August 13, 2020 / 3:34 am

    This was a very thoughtful piece, and very pertinent. It is making me think about why I’ve slowly stopped making the effort these days. Sure, I can blame it on the isolation of the pandemic, but is that what it really is?
    Back in March when I first started sheltering in place I bought some makeup online and the one thing that came out of it was bringing back some eyebrow to my face. Small thing but it made a huge difference if only to me.
    I have gained more weight since March than any of my normal fluctuations. This post may have given me permission to forgive myself for it and that in turn will give me some motivation to make small steps back to a more healthy weight without beating myself up.
    Your posts are upbeat, intuitive, inspirational and spot on. Now if only I could feel safe going shopping for some new clothes. Your posts offer such great ideas but shopping online is SO frustrating.
    Thank you, Jennifer, for being so supportive of us while you have so much going on in your own life. 💕💕

    • Jennifer
      Author
      August 13, 2020 / 7:07 am

      Be gentle with yourself Carla. If you don’t feel safe shopping outside, shop your closet and play with accessories to bring yourself joy. These are tough times for everyone. Be your own kindest friend.

  4. Heidi Davis
    August 11, 2020 / 2:47 pm

    I’m an elementary school teacher and recently heard some great advice from our school counselor. She said, “when we talk to ourselves, let’s be sure we talk with the same love and concern we’d talk to a friend”. Wow. Remind yourself to do this the next time you are about to tell yourself something. Your inner voice will be softer and kinder. And after all — if our friends deserve this care, don’t we deserve it from ourselves?

  5. Penelope
    August 11, 2020 / 2:07 pm

    Love this topic.
    Several women have commented that they believe females have been conditioned by society to focus on our appearance.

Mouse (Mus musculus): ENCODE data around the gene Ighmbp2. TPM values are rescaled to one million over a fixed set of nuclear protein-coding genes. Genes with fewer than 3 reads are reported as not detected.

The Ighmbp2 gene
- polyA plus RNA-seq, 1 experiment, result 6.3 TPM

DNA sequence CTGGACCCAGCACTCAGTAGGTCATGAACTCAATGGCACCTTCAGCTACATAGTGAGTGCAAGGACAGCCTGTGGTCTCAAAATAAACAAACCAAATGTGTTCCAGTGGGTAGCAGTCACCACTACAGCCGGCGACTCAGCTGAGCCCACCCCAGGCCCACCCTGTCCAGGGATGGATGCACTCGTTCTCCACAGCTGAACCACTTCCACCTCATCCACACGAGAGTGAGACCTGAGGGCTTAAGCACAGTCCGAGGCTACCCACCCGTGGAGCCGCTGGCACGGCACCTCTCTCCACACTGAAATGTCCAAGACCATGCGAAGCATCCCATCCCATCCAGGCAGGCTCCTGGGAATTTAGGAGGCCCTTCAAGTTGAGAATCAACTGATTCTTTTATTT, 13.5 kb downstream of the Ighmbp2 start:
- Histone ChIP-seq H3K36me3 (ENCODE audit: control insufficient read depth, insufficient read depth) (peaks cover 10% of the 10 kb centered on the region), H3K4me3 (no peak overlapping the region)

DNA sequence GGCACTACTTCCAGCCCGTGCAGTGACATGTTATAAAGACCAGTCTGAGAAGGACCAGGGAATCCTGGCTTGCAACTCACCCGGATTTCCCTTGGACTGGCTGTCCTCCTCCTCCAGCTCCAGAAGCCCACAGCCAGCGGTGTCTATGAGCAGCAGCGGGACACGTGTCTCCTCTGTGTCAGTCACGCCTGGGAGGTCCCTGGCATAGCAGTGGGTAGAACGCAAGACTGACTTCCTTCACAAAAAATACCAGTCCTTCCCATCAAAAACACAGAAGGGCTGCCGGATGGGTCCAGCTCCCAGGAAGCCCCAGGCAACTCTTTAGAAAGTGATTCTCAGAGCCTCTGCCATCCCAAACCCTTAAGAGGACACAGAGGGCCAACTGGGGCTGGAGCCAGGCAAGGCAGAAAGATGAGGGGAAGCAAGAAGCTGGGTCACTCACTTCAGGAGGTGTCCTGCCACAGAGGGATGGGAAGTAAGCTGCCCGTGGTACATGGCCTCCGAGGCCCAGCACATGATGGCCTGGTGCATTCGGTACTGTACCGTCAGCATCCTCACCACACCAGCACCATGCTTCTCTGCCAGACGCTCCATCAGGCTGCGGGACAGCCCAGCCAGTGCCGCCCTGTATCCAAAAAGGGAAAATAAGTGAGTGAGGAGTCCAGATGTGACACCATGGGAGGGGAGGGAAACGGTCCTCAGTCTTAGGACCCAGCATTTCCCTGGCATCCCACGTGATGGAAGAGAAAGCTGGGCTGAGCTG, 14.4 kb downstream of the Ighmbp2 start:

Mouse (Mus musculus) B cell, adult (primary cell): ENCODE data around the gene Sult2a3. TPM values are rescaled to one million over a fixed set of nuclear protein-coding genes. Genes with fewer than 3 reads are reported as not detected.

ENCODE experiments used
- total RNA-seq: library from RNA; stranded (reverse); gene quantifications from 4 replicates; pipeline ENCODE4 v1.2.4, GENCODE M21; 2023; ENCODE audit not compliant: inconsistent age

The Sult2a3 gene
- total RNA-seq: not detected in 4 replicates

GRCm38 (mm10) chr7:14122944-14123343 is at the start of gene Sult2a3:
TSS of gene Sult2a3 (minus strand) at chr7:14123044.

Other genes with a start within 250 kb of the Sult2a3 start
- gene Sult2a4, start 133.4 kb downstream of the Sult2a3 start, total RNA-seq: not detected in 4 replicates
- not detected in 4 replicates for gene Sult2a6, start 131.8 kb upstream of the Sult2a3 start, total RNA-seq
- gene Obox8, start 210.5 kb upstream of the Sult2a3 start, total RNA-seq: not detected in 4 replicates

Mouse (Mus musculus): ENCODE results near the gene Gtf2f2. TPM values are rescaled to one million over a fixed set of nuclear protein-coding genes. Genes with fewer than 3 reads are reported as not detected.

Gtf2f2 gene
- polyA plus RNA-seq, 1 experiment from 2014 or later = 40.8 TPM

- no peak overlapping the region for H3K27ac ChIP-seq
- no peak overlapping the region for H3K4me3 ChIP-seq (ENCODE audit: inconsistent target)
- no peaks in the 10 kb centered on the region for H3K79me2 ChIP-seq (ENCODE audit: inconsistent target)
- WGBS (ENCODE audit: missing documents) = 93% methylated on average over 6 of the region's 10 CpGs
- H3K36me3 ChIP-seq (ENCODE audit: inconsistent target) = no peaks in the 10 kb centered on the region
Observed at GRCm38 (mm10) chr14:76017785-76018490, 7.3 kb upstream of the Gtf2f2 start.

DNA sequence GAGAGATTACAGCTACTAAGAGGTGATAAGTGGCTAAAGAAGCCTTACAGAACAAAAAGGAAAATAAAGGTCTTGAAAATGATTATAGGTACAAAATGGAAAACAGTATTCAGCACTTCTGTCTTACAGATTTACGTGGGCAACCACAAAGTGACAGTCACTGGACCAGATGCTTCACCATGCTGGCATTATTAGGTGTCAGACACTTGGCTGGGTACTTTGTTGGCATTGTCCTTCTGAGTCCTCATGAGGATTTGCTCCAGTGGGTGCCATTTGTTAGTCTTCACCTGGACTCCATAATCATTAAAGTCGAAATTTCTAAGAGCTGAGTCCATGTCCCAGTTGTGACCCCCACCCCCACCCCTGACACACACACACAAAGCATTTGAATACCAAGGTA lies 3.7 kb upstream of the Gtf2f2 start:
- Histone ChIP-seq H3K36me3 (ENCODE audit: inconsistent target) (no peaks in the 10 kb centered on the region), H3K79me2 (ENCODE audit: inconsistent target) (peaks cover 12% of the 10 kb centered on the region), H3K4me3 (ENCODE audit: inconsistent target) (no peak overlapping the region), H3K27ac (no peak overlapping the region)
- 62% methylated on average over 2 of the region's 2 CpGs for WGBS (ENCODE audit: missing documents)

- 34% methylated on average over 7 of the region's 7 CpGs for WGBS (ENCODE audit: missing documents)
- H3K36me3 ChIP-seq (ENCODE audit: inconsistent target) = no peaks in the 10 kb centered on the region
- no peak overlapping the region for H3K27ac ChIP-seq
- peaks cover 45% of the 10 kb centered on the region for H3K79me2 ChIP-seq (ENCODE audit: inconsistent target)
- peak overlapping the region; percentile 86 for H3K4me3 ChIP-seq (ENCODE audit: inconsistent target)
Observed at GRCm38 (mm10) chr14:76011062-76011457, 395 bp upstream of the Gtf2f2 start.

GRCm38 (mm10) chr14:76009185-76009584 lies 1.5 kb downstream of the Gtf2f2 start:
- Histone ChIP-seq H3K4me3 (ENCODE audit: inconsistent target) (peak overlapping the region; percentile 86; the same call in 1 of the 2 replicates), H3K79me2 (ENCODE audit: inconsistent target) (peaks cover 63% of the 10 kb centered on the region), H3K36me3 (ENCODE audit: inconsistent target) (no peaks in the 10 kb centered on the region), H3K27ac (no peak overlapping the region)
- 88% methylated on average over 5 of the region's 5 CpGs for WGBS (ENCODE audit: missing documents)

While I agree that in current times advertising has had a huge impact on us and our use of commercial products to improve our physical appearance, I see the desire to beautify as a particularly innate feminine trait. I think it’s part of our genetics to want to make things, including ourselves, beautiful. No matter where I travel I am always delighted and impressed by the need that women have to plant flowers , make quilts, put up pretty curtains, improve and beautify their surroundings. I know I’m addressing other issues of beauty discussed here, not that I don’t find them all valid. I wanted to offer this perspective, because I find it so fascinating, and free of commercial or social influence. I believe be the need for beauty resides in the female soul.

    • Jennifer
      Author
      August 13, 2020 / 7:03 am

      I love your perspective. It certainly exists in my soul.

  6. Eve
    August 11, 2020 / 2:01 pm

    Someone just sent me some pics my Mama had stored away from my teen and twenties. I looked at them and realized that I looked really pretty then. I didn’t feel it so it was a shock to see them. We start out at a young age judinging ourselves as not being as pretty or as smart when we are. We do measure up. I wish I could make every young person aware of that. You are special.

  7. Kathleen
    August 11, 2020 / 11:55 am